operate effectively in two cultural environments.
However, developing cross cultural awareness or
empathy with the points of view of another culture
is not enough to achieve this outcome.
What is ‘cultural awareness’?

• ‘Cultural awareness’ programs aim to give an


‘insider’ view of the culture, learning experience
and history of the culture into which the sojourner
is being placed. The recent trend to have this
training designed and delivered by someone from
within the culture rather than by an ‘outside’
expert has been positive. An insider view tends to
come with all the appropriate rules and manners
that underlie the cultural framework. Cultural
awareness is a necessary component of cross
cultural training and preparing trannies for
working in a cross-cultural environment,
5. Cross cultural training aims
to make visible and conscious
that which is invisible and
unconscious
• Cross-cultural training begins with a process of
self-awareness. The first step is to become aware
of the unconscious invisible ‘rules’, which we live
by, and the values that we hold. Once a foundation
of understanding about he nature of cultural
difference has been established through cross
cultural training, increased exposure and contact
with culturally different people is much more
likely to have a positive rather than an
unintentionally negative impact.
6. Can people with years of
experience benefit from cross-
cultural training?
• While long-term interaction and
relationships with culturally different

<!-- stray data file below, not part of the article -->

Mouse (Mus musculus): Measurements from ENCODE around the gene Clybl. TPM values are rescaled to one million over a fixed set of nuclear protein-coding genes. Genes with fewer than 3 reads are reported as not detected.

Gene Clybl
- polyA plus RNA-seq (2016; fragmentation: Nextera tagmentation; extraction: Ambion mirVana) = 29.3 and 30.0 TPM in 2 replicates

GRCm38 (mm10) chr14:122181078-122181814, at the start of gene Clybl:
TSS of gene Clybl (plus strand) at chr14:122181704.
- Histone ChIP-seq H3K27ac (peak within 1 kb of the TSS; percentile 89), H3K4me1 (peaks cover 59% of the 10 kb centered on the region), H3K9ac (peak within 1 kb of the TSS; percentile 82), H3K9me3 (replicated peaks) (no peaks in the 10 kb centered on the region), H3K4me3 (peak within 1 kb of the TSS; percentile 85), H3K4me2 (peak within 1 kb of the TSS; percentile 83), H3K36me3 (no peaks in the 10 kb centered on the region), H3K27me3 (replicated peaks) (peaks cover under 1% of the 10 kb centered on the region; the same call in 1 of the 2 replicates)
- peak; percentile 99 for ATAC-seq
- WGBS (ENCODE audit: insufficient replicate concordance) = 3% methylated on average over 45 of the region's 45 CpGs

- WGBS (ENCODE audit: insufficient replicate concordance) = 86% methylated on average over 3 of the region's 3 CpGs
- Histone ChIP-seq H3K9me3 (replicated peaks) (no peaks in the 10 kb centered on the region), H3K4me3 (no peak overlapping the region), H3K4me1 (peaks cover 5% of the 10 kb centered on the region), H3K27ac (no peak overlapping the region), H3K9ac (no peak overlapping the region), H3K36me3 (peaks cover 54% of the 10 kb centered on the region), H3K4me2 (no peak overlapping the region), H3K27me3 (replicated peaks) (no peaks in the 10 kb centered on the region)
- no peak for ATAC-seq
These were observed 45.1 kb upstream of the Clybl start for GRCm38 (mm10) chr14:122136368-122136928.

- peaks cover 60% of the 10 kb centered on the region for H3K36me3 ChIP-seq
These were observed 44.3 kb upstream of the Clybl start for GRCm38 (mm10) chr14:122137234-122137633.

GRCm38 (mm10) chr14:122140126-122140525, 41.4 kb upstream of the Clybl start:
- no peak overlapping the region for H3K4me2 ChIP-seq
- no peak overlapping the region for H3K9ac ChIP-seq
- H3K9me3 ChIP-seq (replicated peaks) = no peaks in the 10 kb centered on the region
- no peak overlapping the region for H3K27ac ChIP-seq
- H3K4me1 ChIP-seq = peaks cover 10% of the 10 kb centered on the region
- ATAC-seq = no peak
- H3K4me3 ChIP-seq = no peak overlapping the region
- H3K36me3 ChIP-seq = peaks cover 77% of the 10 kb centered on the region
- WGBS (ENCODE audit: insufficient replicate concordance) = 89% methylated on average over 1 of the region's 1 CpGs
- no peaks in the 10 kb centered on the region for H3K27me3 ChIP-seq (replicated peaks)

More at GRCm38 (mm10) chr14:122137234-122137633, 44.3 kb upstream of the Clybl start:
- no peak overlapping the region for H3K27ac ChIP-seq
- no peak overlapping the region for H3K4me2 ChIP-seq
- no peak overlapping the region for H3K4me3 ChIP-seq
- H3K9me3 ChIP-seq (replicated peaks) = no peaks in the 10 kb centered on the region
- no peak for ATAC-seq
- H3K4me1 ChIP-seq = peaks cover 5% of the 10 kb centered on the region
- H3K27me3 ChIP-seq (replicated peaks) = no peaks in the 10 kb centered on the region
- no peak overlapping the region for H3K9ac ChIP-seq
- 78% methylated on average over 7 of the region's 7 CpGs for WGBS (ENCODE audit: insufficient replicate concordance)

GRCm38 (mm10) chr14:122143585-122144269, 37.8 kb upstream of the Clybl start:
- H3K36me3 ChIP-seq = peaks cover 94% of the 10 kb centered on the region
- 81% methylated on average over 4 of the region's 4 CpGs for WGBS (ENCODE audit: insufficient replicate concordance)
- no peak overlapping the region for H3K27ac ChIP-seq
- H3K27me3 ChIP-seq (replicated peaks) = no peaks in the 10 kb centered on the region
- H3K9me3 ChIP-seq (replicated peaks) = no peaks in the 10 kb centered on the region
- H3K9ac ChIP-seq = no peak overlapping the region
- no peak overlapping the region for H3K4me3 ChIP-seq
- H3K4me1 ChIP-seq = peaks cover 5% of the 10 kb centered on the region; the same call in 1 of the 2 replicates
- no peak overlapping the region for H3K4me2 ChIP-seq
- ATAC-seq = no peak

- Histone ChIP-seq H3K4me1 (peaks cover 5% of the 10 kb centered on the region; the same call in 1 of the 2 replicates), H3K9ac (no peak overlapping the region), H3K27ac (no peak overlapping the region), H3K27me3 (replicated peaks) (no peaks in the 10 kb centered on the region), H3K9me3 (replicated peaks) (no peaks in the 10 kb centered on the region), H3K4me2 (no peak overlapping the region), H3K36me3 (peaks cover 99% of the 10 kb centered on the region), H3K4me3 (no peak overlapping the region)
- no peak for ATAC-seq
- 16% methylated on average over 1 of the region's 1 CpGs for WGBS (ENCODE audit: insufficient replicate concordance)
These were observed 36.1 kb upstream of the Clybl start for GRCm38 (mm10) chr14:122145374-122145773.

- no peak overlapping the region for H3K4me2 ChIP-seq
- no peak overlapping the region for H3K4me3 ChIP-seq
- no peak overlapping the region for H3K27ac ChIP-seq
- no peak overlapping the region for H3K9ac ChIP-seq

people may give someone considerable
insights into the dynamics of a particular
cross cultural setting, it does not
automatically give them an awareness of the
cross cultural issues which affect service
delivery and working relationships at the
interface between western and non western
cultures.
Stereotypes

Breaking negative stereotypes

• A stereotype is a generalised trait usually


associated with a particular group, a
negative value judgment. Stereotypes
develop in a variety of ways. Many
negative stereotypes have their roots in
cultural difference and arise from negative
cross-cultural encounters that lead to
unresolved conflict.
What effect do stereotypes have?

• The stereotyped group often feels a sense of


powerlessness. Negative stereotypes devalue other
cultural groups, often making them feel that their
very cultural identity is being criticised. Knowing
that people you are dealing with may hold a
negative stereotype is not conducive for good
communication. People may feel defensive,
suspicious, angry, resentful and unable to
communicative because they are aware that others
are not relating to them but to a pre-conceived
image of how they will behave.
Understanding cultural diversity

• There has been a tendency throughout the world to


focus on static traditional versions of cultural
experience and identity rather than on the dynamic
reality. This focus can be attributed to outdated
thinking, which sees only those people who still
have access to a traditionally orientated lifestyle as
being real/authentic, while the rest have already
‘lost’ their culture. It is extremely difficult to
understand the complexity of culture change and
continuity without the help of an appropriate
conceptual framework.